Deep Sea Vision said last month that recent sonar scans could reveal Amelia Earhart’s long-lost plane.
Nauticos, a rival ocean technology company, claims DSV’s scans are unlikely to show the mysterious wreck.
Both companies have invested millions in the hunt for Earhart’s wreck and are continuing the search.
The race is on to find the wreckage of Amelia Earhart’s ill-fated final flight.
The search has lured deep-pocketed American investors as they try to cement their legacy by solving one of the world’s most enduring mysteries.
Last month, Deep Sea Vision, a South Carolina maritime robotics company founded by Tony Romeo, a pilot who was a U.S. Air Force intelligence officer, captured an image using sonar of a high-tech unmanned submarine that he believes is the crash site of Earhart’s signature plane.
Earhart and her navigator Fred Noonan were attempting to fly around the world in 1937 when the pair went missing somewhere over the Pacific Ocean near Howland Island, a small unincorporated area of the US about halfway between Hawaii and Australia.
Both were declared dead in 1939. Yet their unsolved disappearance at the height of Earhart’s fame has decades of history conspiracy theories about what happened to the iconic pilot and her flying companion.
Romeo says he may have solved the mystery with his sonar scans. But he’s not the only one searching.
“The next step is confirmation; we have to go out again with different types of sensors and photograph it really well and see how the artifact lies on the seabed,” says Romeo, who has invested $11 million in the project. and created Deep Sea Vision to help fund the search, Business Insider told us.
He added: “Once that step is taken, a lot of people will be involved. The SmithsonianFor the family, there will be some investors involved as it will be an expensive operation. But then we think: ‘How do we lift the plane? How can we save it? ”
Nauticos, a competing ocean technology company known for its participation in the discovery of the site of the sunken I-52, a Japanese deep-water submarine from World War II, has been hunting for decades Earhart’s Lockheed Electra 10E. The company, which has conducted similar surveys on the ocean floor covering an area about the size of Connecticut, has disputed Romeo’s claims.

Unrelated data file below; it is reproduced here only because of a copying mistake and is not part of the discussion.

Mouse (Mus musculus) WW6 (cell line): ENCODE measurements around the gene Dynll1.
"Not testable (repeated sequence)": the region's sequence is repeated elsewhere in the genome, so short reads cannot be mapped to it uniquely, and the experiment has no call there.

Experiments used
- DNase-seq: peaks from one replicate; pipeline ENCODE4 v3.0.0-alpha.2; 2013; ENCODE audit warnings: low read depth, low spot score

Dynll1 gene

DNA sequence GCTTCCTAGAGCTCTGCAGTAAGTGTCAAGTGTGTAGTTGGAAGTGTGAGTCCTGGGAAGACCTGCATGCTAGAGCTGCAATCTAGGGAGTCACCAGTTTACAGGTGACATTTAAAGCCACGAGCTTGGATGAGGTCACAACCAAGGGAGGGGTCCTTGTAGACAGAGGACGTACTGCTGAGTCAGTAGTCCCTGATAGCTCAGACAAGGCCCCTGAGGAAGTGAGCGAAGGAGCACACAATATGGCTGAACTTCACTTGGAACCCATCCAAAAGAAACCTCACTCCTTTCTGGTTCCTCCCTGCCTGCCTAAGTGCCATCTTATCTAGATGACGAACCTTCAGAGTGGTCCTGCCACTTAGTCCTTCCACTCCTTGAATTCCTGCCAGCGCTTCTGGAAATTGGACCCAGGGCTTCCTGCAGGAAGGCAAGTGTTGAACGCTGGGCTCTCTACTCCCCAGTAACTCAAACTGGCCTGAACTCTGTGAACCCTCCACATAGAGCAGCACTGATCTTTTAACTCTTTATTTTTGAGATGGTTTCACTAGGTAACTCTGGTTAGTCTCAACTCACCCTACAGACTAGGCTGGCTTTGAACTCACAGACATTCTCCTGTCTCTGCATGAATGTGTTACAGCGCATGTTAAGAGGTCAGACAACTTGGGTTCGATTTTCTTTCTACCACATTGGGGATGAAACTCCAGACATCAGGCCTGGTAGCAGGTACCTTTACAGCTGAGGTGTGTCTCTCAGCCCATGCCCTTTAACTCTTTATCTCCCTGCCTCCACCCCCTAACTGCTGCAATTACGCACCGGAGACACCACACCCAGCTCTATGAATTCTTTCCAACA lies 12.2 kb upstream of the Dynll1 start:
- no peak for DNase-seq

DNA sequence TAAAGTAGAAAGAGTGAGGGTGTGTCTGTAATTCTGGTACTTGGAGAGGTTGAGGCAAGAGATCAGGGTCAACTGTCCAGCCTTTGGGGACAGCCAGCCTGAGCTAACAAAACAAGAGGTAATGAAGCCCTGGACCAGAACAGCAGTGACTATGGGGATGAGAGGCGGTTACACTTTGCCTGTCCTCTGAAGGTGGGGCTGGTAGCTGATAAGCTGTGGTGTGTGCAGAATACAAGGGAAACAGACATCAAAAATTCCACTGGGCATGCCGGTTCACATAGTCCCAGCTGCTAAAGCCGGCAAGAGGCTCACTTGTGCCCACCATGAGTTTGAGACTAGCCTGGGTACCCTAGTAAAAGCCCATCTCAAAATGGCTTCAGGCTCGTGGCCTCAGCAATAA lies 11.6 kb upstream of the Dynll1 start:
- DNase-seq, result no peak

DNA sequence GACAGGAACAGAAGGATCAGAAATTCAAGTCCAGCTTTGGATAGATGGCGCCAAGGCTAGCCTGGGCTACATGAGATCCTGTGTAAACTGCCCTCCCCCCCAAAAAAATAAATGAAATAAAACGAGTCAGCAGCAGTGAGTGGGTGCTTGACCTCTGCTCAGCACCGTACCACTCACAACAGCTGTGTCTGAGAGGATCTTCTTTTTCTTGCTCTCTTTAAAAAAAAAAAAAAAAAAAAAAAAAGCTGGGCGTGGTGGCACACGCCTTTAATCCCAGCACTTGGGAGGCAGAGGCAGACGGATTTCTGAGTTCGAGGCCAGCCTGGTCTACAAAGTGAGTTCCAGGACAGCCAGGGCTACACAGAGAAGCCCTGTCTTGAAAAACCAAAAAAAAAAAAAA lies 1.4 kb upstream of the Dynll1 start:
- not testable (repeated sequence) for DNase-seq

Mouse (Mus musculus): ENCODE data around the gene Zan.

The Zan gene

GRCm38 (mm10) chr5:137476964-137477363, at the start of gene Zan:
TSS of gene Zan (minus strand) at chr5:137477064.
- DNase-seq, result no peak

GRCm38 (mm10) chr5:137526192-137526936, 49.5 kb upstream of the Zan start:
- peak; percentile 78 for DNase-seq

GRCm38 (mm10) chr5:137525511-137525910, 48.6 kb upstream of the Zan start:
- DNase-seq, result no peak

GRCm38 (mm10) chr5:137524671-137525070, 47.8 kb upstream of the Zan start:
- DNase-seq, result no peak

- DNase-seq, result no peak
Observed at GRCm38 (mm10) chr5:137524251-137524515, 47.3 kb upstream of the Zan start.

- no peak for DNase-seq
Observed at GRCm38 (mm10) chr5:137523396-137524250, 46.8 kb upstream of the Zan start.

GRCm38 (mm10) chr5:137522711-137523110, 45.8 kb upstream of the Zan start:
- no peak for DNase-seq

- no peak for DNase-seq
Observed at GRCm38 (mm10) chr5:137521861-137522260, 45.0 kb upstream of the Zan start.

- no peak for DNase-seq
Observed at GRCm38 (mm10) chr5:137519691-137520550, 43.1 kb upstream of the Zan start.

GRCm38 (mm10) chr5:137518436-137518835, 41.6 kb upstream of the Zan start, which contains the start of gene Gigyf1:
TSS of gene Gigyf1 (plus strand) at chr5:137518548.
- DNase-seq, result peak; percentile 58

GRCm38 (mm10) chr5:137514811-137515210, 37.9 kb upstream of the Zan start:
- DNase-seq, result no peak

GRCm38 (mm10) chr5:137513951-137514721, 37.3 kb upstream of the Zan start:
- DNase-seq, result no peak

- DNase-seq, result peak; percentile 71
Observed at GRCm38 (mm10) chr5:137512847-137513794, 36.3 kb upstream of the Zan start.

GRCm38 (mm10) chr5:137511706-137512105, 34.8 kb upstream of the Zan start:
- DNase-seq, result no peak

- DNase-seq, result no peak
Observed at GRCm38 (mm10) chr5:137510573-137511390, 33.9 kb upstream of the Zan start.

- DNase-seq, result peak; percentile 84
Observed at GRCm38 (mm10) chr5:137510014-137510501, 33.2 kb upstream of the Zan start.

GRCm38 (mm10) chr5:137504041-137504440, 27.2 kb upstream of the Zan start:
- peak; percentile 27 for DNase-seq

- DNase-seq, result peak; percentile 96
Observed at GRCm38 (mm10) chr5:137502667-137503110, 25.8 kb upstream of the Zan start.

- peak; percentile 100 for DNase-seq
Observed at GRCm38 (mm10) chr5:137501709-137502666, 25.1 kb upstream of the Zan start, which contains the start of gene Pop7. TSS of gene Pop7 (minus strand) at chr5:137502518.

“Yes, the sonar target appears to have a fuselage, wings and a tail, but… it appears to have swept wings, its relative dimensions do not match those of the Electra, and there is a lack of engine nacelles,” said one released statement. Through Nauticos in response to Romeo’s recent findings. “These characteristics do not correspond to a Lockheed Electra 10E.”
Although Nauticos said any objects resembling aircraft near Howland Island have the potential to be Earhart’s Electra and should be positively identified, previous discoveries in the area believed to be related Earhart’s disappearance have proven to be as harmless as coils of cable on the seabed.
Jeff Morris, the project manager behind Nauticos’ Amelia Earhart Project, told BI that he remains “very skeptical” that Romeo’s target could be the real crash site, largely because of its location.
A recreated radio system
Since Nauticos began its search efforts in 2001, the company had been slowly locating and purchasing the components to recreate Earhart’s entire system. radio systemand finally got a big break in 2018 when a key part – the Western Electric 13C transmitter – was found at a swap meet.
“As far as anyone else knows, there is no other unit in the world,” Morris said.
The company was able to recreate Earheart’s radio, which Morris said was key to analyzing the strength and distance of her last radio signals and triangulating where she could possibly have crashed. Through their analysis, Nauticos found that there was little chance that Earhart had turned her over definitive signals from the area that Romeo believes could be the wreck site.
Nauticos said fuel endurance studies indicated Earhart likely ran out of fuel about an hour after she reportedly radioed that she “had half an hour of fuel left,” hoping the nearby coast guard would pick up her transmission.